Originally Posted by fineshot1
Most of the APRS I know of on 70cm is backbone links between nodes...
Can you tell me where in the country you have seen APRS "nodes" linked together on 70cm?
The fixed infrastructure in APRS consists of digipeaters and I-gates. In my experience, the term "node" is not typically used with regard to APRS. Digipeaters are "store and forward" repeaters that re-transmit the APRS data that they receive. Both receive and transmit are typically on 144.390 MHz (in the U.S.). I-gates just receive on 144.390 MHz and then inject the APRS data they receive into the APRS-IS database. Reverse I-gates gate some APRS data, typically just APRS messages for local users, from the APRS-IS database to the local APRS frequency, again, 144.390 MHz.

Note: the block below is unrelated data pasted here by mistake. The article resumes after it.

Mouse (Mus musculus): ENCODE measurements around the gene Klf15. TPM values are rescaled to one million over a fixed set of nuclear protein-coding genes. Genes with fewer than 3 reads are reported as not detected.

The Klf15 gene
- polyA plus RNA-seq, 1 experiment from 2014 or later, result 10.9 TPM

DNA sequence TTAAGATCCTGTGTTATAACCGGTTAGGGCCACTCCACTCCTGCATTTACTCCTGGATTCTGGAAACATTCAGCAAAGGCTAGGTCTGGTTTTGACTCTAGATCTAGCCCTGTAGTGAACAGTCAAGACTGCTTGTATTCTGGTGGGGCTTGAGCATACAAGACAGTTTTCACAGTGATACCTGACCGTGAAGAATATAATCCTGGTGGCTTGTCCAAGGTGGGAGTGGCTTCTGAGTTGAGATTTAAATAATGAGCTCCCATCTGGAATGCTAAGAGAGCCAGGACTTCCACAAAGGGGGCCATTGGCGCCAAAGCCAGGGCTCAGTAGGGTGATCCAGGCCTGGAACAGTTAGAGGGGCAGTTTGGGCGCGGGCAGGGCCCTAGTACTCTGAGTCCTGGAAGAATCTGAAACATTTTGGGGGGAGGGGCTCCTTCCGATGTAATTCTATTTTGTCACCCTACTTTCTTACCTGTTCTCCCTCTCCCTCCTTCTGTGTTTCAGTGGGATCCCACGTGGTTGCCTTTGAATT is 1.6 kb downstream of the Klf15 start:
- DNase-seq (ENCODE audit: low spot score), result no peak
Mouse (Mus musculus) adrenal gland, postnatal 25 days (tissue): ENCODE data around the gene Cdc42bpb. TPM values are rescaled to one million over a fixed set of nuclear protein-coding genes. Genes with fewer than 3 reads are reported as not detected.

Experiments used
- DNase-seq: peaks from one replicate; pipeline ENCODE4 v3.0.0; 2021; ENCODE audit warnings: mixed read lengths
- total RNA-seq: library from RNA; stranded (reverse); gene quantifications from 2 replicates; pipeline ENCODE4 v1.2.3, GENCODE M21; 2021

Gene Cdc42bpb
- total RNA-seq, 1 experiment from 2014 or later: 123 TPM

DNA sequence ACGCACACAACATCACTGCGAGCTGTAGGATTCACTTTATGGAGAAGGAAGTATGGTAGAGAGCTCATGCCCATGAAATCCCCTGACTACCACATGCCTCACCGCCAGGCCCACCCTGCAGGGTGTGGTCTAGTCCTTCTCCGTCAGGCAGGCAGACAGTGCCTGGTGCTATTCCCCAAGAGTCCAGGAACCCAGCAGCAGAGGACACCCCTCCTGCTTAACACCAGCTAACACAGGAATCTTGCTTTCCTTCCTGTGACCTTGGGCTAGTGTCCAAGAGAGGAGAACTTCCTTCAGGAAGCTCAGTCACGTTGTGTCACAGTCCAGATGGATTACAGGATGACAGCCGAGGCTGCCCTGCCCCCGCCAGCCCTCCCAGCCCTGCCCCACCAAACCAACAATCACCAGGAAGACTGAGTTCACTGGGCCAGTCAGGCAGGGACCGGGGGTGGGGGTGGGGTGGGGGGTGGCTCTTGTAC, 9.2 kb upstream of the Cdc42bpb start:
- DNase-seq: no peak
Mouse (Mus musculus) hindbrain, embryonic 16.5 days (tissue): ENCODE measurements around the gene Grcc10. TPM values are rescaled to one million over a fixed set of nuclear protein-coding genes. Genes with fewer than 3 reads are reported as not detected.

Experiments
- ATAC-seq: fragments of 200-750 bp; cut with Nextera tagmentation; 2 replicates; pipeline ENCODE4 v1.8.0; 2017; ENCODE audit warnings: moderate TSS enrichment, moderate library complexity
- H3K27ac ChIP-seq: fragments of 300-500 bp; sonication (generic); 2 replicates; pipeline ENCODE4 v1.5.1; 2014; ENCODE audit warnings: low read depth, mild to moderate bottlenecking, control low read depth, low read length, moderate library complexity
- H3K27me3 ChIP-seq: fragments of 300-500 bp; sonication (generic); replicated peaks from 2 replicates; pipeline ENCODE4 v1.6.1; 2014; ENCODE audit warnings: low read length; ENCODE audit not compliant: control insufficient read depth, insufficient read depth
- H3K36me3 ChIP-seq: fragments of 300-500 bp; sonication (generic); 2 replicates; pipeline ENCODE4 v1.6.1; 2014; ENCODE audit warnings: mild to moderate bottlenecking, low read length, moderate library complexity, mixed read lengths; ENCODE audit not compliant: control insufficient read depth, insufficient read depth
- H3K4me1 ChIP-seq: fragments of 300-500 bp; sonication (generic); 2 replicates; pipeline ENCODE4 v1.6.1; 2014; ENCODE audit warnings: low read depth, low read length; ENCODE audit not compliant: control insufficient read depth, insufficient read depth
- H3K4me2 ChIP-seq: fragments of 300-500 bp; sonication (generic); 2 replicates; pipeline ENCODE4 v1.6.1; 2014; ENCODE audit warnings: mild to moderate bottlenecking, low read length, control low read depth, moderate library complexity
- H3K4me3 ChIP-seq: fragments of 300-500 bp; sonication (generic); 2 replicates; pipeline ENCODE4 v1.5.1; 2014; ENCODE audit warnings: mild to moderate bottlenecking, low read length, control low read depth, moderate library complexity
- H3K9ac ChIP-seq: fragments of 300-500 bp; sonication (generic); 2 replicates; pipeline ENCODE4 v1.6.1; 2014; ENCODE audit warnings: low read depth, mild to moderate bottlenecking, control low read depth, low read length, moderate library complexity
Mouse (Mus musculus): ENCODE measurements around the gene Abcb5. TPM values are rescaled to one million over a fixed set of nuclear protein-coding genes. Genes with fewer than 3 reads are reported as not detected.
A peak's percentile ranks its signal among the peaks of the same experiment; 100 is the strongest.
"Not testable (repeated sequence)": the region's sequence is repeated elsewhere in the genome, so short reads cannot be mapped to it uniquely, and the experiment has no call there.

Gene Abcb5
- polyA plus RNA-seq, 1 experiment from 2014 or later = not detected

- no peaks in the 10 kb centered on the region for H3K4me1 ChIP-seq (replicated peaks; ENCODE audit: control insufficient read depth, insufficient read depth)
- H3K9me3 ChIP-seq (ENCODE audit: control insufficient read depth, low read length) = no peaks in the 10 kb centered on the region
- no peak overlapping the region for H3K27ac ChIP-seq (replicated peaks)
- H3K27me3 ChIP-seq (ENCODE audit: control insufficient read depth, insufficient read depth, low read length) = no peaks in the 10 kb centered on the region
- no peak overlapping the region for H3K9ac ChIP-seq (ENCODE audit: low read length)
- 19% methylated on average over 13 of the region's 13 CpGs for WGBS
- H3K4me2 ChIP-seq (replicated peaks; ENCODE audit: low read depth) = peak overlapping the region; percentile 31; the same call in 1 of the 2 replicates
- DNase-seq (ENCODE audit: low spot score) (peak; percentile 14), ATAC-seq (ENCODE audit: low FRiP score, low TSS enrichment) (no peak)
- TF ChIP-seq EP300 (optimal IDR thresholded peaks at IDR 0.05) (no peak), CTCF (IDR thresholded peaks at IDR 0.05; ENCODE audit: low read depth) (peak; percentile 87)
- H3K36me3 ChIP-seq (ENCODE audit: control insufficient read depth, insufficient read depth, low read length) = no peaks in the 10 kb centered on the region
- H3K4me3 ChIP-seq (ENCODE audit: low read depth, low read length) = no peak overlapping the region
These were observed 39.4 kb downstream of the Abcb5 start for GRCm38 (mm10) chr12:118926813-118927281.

Since APRS is a real-time information system, there's not much need for "node" linking. The position reports, objects, or weather data that I might be transmitting is useful to APRS stations in my local area, but not all that useful to stations outside my area. And, as long as there's an I-gate in my area, the information I'm transmitting is available on the Internet.
Perhaps you are thinking of packet radio, of which APRS is a subset, where switched nodes gate traffic from the local packet frequency to a backbone frequency.
To the OP, if you want to take advantage of the local APRS infrastructure, i.e. digipeaters and I-gates, you will want to use the frequency that is being used in your area. For most of the U.S., that's 144.390 MHz. In some special circumstances, for example, a search and rescue event where the users are fairly localized and you don't need to use the existing digipeaters, using another frequency is an advantage because you can pick a frequency that's less congested than 144.390 MHz.